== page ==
Dennis Oppenheim was born in Mason City, Washington (later renamed Electric City) which he explained "was really primarily a construction site for the construction of [the Grand Coulee] dam [and] it certainly is not a city. It's not even a town. It's kind of a ghost town without a town. It does not exist." The family lived there while his father worked as an engineer on the dam, but soon after Dennis' birth they returned to their home in Richmond, El Torito, near Berkeley, in the San Francisco Bay area. Richmond was primarily a shipyard-building town during the war, and one of its main employers post-war was Standard Oil.
Important Art by Dennis Oppenheim
This work existed only in sketches, as a scale model, and as an indoor structure for viewing a gallery space in Belgium, until it was finally realized out-of-doors in physical form at the Storm King Art Center in 2016, where it was able to fulfill one of Oppenheim's original key requirements: that the work have a mile of clear space in every direction.
In 1967, Oppenheim proposed a series of Viewing Stations, that is, platforms intended for viewing the surrounding vistas. Thus, although the platforms were to be sculptural constructs, the primary content of the work was to be the natural landscape itself. As Oppenheim explained, these viewing stations were designed as "works to view from," rather than objects to look at, thus completely inverting the relationship between the art object and its function. Further, by positioning themselves on top of the platform, said viewer also becomes an object to be viewed by others, and their desire to look becomes central to the work's function, thereby emphasizing the embodied aspect of looking itself. The structure of the central platform was inspired by the shape of Mesoamerican temples (such as the structure in Monte Albán, Oaxaca, Mexico, dating to about 500 B.C.). These ancient sites and the cultures that created them fascinated Oppenheim. At these sites, rituals of worship were intimately linked to performances of seeing and being seen that implicated human participants, deities, and the natural world.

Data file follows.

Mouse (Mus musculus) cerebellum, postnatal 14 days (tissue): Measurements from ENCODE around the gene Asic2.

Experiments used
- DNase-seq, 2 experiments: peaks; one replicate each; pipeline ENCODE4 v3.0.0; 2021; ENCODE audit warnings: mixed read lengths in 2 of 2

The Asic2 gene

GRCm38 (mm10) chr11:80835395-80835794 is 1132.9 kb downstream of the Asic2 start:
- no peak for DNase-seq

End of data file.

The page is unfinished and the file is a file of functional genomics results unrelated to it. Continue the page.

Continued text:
The title of this work, Dead Furrow, refers to the trenches that are created after a field is plowed. The PVC pipes in this work aim to replicate these dead furrows. By using an industrial material to recreate a pattern usually created in the terrain, Oppenheim creates a transitional zone between the natural environment surrounding the platform, and the man-made structure of the central platform. In this way, he demonstrated an early understanding of the potential tensions that exist in any attempt to introduce an artistic intervention into a natural setting. This desire to "fit" his sculptural interventions conscientiously into the surrounding environment would go on to define much of his oeuvre throughout his life. It is also interesting to note that Oppenheim was considering these relationships right at the beginning of his career, before his more serious involvement with Earth Art. Oppenheim's widow, Amy Plumb Oppenheim, recently confirmed, "He had this in mind before he met with Robert Smithson and the Land artists. He had this in mind when he was still in Hawaii."